As Rivalry Week grows, Portland-Seattle proves there's no substitute for history
Asked what has most changed about Sounders-Timbers games since he played in them as a Seattle midfielder in the early 1980s, Sounders manager Brian Schmetzer concentrated mostly on the sheer size of the thing.
Mirroring the league as a whole, the crowds, television ratings and casual interest have all gotten bigger; Schmetzer noted with wonder that some family members in Germany can now tune in to some of his matches on Eurosport. With increased attention comes higher pressure, and you can feel that tension infused into the action.
"In terms of what we feel, during the three-hour drive back and forth, it does feel a little different," Schmetzer said. "Stakes are a little higher. The games are the same. They were physical back then and they're physical now."
More than anything else, however, the weight of history has increased in heft. Sunday night's showdown at Providence Park will be the 101st matchup between the two Cascadian clubs, dating back to the North American Soccer League and including showdowns in the minor leagues in the 1990s and 2000s. Each edition has added to the previous ones, like the accumulation of scar tissue.
"A lot of history has gone by," Schmetzer said. "All of the history between the two clubs adds to the pressure, the spice, all of the intangibles. Subtle changes, but basically the same."
That is what makes Sunday's culmination of Rivalry Week unique in MLS. Compared with Seattle-Portland, the roots of the other matchups have barely even scratched the surface.
That's not to say that they won't be entertaining in their own right, or that the emotions will be any less raw during New York City FC vs. New York Red Bulls, Orlando City vs. Atlanta United (Friday at 8 p.m. ET, ESPN/ESPN Deportes) or LA Galaxy vs. LAFC (Friday at 10:30 p.m. ET, ESPN/ESPN Deportes). All around the league, geographic and historic rivals will be facing off, and no matter how new, each of them comes imbued with preconceived storylines.
NYCFC and the Red Bulls have played each other only 13 times prior to Wednesday night, but there have already been results that will long live in memory: Red Bulls 7, NYCFC 0 first and foremost among them. This matchup already has the tendency to bring out one or the other's best, and its biggest stars -- Bradley Wright-Phillips and David Villa -- have more often than not risen to the occasion. (There have been uglier aspects to the Hudson River Derby, too, that underline the danger in stirring up and marketing tribalism and passion.)
Orlando-Atlanta brings together two clubs that have thrived in markets most northerners regarded skeptically before hugely successful inaugural seasons. This is even younger than the Battle of the New Yorks -- and has had moments that have felt more than a little bit contrived -- but this, too, feels like fertile ground in which to grow.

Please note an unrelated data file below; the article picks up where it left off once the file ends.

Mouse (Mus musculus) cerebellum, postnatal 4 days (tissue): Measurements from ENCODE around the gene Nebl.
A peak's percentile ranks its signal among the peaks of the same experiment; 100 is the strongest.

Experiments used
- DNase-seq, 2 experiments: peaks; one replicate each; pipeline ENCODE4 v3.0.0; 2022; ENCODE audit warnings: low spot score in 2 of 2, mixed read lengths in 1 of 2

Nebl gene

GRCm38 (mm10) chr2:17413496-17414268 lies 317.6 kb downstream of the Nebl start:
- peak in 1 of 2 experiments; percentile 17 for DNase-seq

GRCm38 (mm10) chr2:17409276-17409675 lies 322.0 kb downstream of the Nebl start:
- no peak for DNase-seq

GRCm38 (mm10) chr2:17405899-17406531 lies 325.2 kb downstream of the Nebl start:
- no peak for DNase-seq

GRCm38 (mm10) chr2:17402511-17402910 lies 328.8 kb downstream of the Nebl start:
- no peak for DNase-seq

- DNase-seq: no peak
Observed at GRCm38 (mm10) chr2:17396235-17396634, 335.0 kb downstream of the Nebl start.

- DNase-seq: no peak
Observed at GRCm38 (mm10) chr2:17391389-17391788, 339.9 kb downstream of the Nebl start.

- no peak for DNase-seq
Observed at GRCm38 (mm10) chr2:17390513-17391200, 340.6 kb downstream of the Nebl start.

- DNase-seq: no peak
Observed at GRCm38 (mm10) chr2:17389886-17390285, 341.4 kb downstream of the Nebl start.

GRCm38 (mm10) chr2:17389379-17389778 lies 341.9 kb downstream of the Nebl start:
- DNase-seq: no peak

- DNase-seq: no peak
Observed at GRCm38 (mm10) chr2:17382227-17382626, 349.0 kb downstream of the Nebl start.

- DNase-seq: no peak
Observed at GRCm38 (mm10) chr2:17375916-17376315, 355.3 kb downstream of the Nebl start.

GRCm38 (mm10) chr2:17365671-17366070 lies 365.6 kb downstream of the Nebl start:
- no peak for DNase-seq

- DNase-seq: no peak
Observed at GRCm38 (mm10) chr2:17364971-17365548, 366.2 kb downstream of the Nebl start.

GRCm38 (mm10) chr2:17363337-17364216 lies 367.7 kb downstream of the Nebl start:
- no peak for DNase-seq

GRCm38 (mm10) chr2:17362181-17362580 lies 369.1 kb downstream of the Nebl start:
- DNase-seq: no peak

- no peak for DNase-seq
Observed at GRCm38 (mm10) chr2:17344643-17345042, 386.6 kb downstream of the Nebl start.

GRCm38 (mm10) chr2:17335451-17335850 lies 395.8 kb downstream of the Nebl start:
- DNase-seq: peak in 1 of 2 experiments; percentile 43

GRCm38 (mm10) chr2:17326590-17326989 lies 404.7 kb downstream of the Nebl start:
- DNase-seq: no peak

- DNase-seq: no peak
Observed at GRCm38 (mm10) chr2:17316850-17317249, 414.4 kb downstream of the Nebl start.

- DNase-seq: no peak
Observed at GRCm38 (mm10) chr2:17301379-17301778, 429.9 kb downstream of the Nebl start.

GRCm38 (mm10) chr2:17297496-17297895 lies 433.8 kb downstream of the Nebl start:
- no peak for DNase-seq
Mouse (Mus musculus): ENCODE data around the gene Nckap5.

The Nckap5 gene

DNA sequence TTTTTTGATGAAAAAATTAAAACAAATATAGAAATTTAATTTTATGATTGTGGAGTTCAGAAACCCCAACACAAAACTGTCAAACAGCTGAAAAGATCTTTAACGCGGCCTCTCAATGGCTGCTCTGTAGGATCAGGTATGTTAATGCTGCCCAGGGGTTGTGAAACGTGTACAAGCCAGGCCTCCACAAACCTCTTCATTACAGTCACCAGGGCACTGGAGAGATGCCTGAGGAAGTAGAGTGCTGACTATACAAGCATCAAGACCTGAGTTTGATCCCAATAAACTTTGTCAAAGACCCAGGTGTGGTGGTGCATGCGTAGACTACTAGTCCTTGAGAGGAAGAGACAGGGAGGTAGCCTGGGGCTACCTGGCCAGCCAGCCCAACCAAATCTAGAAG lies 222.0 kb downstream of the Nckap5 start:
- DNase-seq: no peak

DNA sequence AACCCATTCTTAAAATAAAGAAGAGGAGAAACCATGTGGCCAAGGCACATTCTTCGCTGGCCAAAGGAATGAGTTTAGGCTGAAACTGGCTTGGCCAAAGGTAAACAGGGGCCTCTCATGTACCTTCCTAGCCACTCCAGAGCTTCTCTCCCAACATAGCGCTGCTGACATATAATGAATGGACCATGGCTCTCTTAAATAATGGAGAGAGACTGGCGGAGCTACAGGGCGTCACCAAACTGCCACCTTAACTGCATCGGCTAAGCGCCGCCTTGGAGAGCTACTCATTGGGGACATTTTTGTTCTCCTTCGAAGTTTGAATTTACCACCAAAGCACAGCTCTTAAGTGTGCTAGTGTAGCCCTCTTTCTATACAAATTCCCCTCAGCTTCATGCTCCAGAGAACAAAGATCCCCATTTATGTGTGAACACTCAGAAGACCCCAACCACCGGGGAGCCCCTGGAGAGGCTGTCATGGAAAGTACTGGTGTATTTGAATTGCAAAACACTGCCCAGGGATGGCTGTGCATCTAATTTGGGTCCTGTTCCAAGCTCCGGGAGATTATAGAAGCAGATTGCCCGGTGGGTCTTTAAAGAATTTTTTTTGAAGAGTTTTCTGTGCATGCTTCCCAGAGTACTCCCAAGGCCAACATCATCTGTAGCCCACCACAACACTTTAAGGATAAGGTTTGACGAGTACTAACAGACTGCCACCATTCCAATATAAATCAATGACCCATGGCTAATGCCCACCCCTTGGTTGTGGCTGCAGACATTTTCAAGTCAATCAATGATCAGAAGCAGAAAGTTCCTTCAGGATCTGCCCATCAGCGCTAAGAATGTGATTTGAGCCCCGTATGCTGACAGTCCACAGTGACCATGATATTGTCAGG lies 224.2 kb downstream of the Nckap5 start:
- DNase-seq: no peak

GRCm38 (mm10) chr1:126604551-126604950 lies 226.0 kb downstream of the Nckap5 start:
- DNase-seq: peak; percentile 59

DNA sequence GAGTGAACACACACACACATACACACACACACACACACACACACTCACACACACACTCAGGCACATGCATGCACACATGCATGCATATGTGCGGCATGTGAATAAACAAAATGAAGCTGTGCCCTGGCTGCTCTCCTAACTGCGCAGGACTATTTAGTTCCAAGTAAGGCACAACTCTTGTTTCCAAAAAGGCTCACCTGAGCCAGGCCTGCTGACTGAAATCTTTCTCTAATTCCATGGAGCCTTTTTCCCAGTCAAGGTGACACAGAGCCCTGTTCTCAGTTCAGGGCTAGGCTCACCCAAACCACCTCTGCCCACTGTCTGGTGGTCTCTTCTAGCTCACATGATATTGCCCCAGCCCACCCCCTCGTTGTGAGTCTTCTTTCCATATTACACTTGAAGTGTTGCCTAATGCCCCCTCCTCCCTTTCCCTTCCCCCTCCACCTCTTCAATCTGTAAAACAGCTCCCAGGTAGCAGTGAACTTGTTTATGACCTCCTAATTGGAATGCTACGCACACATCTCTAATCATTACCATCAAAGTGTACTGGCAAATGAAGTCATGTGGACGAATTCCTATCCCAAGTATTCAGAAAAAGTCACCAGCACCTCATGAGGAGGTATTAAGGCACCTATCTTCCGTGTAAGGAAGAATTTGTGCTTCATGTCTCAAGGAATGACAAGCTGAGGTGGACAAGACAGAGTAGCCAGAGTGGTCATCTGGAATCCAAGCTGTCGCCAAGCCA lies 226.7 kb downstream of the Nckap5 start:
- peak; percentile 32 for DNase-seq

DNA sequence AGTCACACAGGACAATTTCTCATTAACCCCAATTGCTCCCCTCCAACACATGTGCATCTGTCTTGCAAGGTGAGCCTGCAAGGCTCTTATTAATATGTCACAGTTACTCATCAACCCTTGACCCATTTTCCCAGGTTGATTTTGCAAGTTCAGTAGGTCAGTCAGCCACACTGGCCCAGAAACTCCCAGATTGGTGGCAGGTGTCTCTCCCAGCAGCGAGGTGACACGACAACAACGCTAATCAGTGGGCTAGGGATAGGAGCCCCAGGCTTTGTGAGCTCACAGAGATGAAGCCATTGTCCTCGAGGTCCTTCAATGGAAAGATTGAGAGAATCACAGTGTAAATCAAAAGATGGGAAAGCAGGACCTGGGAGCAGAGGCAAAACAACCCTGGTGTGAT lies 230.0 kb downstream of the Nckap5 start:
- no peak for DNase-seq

"I don't think that it compares to some of the bigger ones like Seattle-Portland, or even with the New York City teams, but you can sense that definitely the fans are into it," Atlanta defender Michael Parkhurst said. "... We're well aware of what's going on off the field. We understand that their fan base doesn't really care for us, and that makes it even sweeter when we go down there and get a result. We know it means more for the fans, and so it means more for us.
"Even if it's not a true rivalry yet, it might get there. This might just be the beginning."
Houston-Dallas, Toronto-Montreal, Colorado-Salt Lake -- the whole Rivalry Week slate will climax on Sunday night, with the most raucous and longstanding of them all.
"There's no disrespect on my part to all the other cups that the league has invented," said Sounders goalkeeper Stefan Frei, who once played in the so-called Trillium Cup for Toronto against Columbus. "But right now, I'm watching the [Amazon Prime] documentary about Manchester City, and when they go against Manchester United, that's a real thing. That's not something that's just made up. People care. It's in your blood, and in your DNA. The Trillium Cup, I'm sorry, but that's a very far-fetched Canada vs. USA that doesn't really do anything.
"There's something here. There's real animosity. When we're going down there this weekend, they're not gonna be nice to us. There are real emotions involved, and that's the way it should be. I don't know if this is the only one, I've only been in a couple [rivalries] in this league. But I remember being in Toronto, and getting ready to watch Portland versus Seattle. I think that says something."